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Welded joints

Updated on December 16, 2009

INTRODUCTION

A welded joint as is clear from its name is obtained by the fusion o the edges of the two metal parts to be joined together, with or without the application of pressure and a filler material. An electric arc or gas is used for fusion of the material.

            A welded joint is a permanent joint used extensively in fabrication process. It is an alternative method for casting or forging and is the replacement for bolted broken off such as gear tooth or to repair a worn surface.

ADVANTAGES AND DISADVANTAGES:

Following are technical advantages and disadvantages

  • Welded joints have low initial cost
  • The process is noiseless.
  • welded joints are greater in strength
  • Less machining is required after welding.
  • Easy to inspect i.e. by x-rays without destroying the piece.
  • Welded joint can easily be repaired.

DISADVANTAGES:

  • Welded joint cannot be used for impact load and vibrations
  • Being permanent joint the welded joint cannot be assembled and reassembled like screwed joints

WELDING PROCESS:

The welding process is mainly divided into two groups.

  • Welding processes that use heat only e.g. fusion welding.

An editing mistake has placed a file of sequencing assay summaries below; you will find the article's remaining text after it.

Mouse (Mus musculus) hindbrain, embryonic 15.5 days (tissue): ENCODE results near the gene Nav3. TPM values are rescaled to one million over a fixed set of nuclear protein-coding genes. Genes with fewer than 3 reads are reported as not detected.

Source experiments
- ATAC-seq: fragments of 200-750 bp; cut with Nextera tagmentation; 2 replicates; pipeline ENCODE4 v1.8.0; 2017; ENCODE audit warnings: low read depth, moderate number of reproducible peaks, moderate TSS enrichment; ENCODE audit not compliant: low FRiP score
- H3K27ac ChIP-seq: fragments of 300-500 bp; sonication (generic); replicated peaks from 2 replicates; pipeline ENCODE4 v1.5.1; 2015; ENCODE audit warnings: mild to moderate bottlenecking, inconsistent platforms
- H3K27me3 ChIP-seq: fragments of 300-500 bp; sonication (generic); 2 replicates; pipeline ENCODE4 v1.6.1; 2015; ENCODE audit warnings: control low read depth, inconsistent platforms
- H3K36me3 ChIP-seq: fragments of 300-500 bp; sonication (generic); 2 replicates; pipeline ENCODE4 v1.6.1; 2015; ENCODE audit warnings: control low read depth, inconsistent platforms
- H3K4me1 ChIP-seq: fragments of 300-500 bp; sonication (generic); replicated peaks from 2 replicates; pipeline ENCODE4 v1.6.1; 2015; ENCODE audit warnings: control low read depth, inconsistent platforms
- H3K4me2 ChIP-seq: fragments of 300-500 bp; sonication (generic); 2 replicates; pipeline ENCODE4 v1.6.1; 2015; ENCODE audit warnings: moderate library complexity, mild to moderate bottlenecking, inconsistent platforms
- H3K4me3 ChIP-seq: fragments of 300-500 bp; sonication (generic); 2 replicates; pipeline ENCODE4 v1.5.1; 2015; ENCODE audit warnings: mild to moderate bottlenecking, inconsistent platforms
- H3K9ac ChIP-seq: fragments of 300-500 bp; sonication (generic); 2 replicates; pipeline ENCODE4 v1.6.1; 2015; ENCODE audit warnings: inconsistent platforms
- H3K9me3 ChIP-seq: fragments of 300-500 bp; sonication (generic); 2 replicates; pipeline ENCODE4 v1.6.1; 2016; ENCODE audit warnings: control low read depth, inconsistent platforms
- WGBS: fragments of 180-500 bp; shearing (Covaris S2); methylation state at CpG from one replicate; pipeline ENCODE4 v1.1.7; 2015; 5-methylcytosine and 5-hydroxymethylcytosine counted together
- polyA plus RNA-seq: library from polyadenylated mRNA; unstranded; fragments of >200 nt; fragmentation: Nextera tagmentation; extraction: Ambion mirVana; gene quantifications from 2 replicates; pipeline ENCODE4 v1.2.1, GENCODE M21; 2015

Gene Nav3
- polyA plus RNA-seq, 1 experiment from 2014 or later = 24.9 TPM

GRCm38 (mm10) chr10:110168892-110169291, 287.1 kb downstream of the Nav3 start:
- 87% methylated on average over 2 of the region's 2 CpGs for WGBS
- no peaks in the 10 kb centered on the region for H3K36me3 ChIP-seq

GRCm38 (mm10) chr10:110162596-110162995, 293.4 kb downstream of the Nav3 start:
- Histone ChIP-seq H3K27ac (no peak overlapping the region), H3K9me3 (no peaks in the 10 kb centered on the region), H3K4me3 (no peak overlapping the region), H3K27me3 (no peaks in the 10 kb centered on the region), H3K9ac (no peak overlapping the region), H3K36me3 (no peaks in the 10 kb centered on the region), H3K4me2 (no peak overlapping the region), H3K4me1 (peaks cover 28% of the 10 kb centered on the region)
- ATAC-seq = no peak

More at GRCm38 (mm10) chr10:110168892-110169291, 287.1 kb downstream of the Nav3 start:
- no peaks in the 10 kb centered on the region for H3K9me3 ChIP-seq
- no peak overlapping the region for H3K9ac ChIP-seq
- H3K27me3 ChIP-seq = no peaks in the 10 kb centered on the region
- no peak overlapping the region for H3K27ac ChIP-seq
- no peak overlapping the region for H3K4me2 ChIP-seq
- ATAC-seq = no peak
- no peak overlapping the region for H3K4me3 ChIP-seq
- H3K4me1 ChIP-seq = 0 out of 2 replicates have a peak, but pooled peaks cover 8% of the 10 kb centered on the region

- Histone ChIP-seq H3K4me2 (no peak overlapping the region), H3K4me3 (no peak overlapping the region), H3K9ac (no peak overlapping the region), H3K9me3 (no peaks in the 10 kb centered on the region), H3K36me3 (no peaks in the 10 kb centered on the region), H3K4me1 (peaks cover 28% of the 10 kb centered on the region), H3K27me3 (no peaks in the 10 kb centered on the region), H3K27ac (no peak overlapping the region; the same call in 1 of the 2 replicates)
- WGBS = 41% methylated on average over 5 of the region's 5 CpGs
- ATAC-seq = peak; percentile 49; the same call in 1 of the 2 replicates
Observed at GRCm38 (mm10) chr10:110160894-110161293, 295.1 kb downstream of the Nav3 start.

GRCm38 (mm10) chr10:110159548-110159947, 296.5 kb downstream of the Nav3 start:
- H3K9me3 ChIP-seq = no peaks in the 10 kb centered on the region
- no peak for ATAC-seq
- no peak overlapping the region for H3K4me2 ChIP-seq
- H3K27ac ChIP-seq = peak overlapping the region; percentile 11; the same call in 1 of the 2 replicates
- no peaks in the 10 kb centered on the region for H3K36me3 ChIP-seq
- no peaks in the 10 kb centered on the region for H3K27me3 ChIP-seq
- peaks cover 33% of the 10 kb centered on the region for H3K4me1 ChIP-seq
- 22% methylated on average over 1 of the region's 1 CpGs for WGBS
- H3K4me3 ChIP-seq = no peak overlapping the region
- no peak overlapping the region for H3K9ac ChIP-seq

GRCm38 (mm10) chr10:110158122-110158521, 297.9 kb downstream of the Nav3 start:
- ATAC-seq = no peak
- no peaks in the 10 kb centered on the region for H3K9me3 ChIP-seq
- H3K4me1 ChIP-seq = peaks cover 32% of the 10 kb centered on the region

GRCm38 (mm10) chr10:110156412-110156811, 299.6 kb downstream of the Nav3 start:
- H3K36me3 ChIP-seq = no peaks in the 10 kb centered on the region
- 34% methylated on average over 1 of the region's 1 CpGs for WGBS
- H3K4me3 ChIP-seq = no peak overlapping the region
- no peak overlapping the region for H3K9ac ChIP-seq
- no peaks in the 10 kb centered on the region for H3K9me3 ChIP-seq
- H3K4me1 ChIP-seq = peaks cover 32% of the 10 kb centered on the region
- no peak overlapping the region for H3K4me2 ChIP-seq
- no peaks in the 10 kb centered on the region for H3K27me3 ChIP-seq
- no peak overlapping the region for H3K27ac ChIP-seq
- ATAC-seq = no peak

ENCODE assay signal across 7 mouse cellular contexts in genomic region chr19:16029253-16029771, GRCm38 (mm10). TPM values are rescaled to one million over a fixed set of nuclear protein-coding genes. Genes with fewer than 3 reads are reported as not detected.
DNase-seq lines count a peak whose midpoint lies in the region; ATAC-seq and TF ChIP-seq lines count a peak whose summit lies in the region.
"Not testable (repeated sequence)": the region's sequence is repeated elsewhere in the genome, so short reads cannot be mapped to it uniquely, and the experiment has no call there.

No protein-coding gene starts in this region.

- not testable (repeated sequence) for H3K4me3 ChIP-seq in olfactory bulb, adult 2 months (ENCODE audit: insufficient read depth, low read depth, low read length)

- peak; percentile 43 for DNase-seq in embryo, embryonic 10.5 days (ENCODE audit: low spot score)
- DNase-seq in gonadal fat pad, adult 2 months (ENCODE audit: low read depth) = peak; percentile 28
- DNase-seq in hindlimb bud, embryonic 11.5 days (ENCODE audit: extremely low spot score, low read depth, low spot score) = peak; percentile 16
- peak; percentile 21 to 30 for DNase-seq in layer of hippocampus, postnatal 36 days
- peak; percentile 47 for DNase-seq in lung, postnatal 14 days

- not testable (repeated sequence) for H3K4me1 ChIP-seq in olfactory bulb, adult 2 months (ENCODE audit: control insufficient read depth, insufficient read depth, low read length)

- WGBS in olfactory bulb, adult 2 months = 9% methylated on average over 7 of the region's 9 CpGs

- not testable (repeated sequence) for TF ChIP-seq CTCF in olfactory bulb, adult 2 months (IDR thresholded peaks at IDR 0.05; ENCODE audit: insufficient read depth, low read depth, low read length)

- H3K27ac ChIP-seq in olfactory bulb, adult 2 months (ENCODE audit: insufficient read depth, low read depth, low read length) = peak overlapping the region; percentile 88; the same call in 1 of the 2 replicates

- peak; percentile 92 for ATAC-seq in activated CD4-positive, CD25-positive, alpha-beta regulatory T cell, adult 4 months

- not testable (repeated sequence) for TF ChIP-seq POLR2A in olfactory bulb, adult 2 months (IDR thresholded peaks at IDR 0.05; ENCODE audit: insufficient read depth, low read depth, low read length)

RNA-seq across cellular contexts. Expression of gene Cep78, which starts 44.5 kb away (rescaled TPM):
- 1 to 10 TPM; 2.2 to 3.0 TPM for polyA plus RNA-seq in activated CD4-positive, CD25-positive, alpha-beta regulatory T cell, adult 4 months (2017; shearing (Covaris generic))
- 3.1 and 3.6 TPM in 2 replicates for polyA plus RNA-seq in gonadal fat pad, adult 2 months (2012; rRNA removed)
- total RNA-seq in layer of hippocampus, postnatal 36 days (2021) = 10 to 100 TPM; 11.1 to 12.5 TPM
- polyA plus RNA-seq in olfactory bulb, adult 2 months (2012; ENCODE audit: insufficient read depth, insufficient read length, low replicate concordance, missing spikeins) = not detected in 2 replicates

• Welding processes that use a combination of heat and pressure e.g. forge welding.

FUSION WELDING: In this case, the parts to be joined are held in position while the molten metal is supplied to the joint. Heating the parent metal and the filler metal together forms the molten metal. The joint surfaces become plastic or molten because o the heat from the molten filler metal or other source. Thus, when the molten metal solidifies or fuses, the joint is formed. FORGE WELDING: In this type of welding, the parts to be joined are first heated to a proper temperature in a furnace or forge and the hammered.

TYPES OF WELDED JOINTS:

The welded joint are commonly of two types.

  • Lap joint or fillet joint
  • Butt joint.

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